nightstand beside her. "I'm not sure where I go from here," she said. "I have no family anymore, not really. No friends. My money and research notes are sitting in a tent in the middle of the Idaho wilderness. My bachelor's degree was awarded to someone who's dead now, and I don't know how many places would hire a Scab wolf biologist anyway." She shook her head. "I just feel lost," she said.
"I understand some of what you're feeling," Wanderer said. "Not all, I'll admit that, but some. My life wasn't exactly on the fast track when I was changed, so I didn't have as much to lose. But I know what it feels like to be directionless -- to feel like you're wandering through the world without a purpose in life."
Raven's lip twisted a little. "I suppose that explains your name," she said.
"Indeed." He leaned a bit closer to her. "Not too long ago I didn't have any place to call home, either. I didn't have anyone to call friend or family. But I found a place that became my sanctuary, and people I could learn to depend on for friendship and support in the tough times. If you'd like, I'll take you there once you've recovered enough from your injuries." He showed a small, non- carnivorous smile. "I'd like to think you already have one friend here, Raven. If you'd like the chance to have more, I would be deeply honored to introduce you to them."
Raven searched his face for several long moments. At last a smile broke through, and her face lit up with the warm radiance of Heaven.
"I think I'd like that," she said.
"This is it," Wanderer announced, as they walked up to the doors of The Blind Pig Gin Mill. This was a special occasion, so he had worn his dark suit and cape -- the same clothes he wore on his first visit to the bar. "Are you ready?" he asked.
"I guess," Raven said, a little hesitant. "Do I look okay?"
Wanderer took her furry hand in his own, lowered his lips to the back of her hand in a courtly kiss. "My dear, you look positively radiant!" he exclaimed in his English tones, and he meant every word. In the two weeks since her arrival at the Shelter, Doctor Bob and Bryan had been able to arrange for the recovery of her things from the Idaho woodlands. They'd even started the process of straightening out her official records: securing new ID for her new identity, getting her name legally changed, and clearing up that troublesome death certificate. Once her papers were all in order, there was a good chance that the university would change her bachelor's degree over to her new name. All in all, things could have been a lot worse; and Wanderer had succeeded in borrowing a beautiful black dress for her use tonight from the theatre production company's costume department. The dress was sleeveless, with a neckline cut low-but-not-too-low, and a hem line that fell just above her knees. The gold earrings and necklace and the black high heels completed the striking image. Raven had tried putting her hair a number of different ways, before finally deciding to let it fall loose and natural over her shoulders. She stood there beside Wanderer, part wolf and all woman, and he knew that Rydia had some striking new competition for the attention of the bar's male customers. It would be up to him to ensure that attention did not go too far.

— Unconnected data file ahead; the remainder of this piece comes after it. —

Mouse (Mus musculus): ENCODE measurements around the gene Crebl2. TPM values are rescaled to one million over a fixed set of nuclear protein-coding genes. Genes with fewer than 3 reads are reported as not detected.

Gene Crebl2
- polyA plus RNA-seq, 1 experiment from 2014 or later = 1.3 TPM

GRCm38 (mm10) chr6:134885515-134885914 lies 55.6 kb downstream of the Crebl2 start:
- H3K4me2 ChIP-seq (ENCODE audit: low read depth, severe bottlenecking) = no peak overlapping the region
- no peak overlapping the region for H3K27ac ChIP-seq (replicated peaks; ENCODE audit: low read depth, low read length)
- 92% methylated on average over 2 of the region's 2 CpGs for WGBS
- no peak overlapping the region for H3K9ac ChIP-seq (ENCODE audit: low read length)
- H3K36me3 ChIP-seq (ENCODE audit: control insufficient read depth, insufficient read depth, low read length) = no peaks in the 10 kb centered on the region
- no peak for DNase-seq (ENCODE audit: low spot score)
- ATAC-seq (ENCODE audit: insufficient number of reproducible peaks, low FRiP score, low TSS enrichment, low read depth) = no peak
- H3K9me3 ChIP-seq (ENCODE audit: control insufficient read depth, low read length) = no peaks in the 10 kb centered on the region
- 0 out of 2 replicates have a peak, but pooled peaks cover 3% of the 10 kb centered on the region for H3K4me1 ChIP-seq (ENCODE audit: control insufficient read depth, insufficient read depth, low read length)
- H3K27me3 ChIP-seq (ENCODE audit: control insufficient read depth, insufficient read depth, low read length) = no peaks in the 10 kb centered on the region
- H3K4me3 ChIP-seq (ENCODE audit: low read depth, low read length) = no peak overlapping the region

"Well ... okay. Let's do it," Raven said at last.
"Very well," Wanderer said, swirling his cloak once as he went to the door. "Wait here a moment, while I prepare the masses for your arrival."
Wanderer stepped inside, and spread his cloak wide as he held up his hands for silence. His artful entrance was enough to make most of the bar's denizens sit up and be quiet.
"Ladies, gentlemen ... and assorted others," he called out in a loud voice. "It is my supreme pleasure to introduce you all to a friend of mine. She is new to the city, and I expect every one of you ..." -- he looked directly at the Lupine Boys -- "... and especially you ... to treat her with the utmost honor and respect. Anyone who does otherwise ... but no, I won't make threats. You are all my friends, and I know I can expect the best from you."
He placed his hand on the door handle. As he pulled the door wide with one hand, he drew his cape across the entranceway, like a curtain being pulled back from the stage.
"Ladies and gentlemen ... Miss Raven Blackmane!" he announced.
Raven stepped through the doorway.
And for once, nobody had a wisecrack to make. Even Jack was holding his lower jaw in his lap. The Lupine Boys couldn't even muster a wolf whistle. In the back, Brian popped nearly into full raccoon 'morph in surprise ... or perhaps awe.
All eyes were on Raven as Wanderer took her arm in his and escorted her inside. He looked over and saw a broad, surprised smile on her face.
"I've never gotten an entrance like that before," she whispered.
"Welcome to my true home, Miss Blackmane," Wanderer said, grinning. "Welcome ... to The Blind Pig."
Quoth the Raven copyright 1998 by Anonymous.